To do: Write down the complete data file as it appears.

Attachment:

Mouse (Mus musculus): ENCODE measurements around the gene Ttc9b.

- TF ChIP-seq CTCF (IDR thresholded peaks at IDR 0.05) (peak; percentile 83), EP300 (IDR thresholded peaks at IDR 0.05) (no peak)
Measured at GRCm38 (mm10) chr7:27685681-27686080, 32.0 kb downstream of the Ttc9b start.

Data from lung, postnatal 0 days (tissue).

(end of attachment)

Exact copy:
Mouse (Mus musculus): ENCODE measurements around the gene Ttc9b.

- TF ChIP-seq CTCF (IDR thresholded peaks at IDR 0.05) (peak; percentile 83), EP300 (IDR thresholded peaks at IDR 0.05) (no peak)
Measured at GRCm38 (mm10) chr7:27685681-27686080, 32.0 kb downstream of the Ttc9b start.

Data from lung, postnatal 0 days (tissue).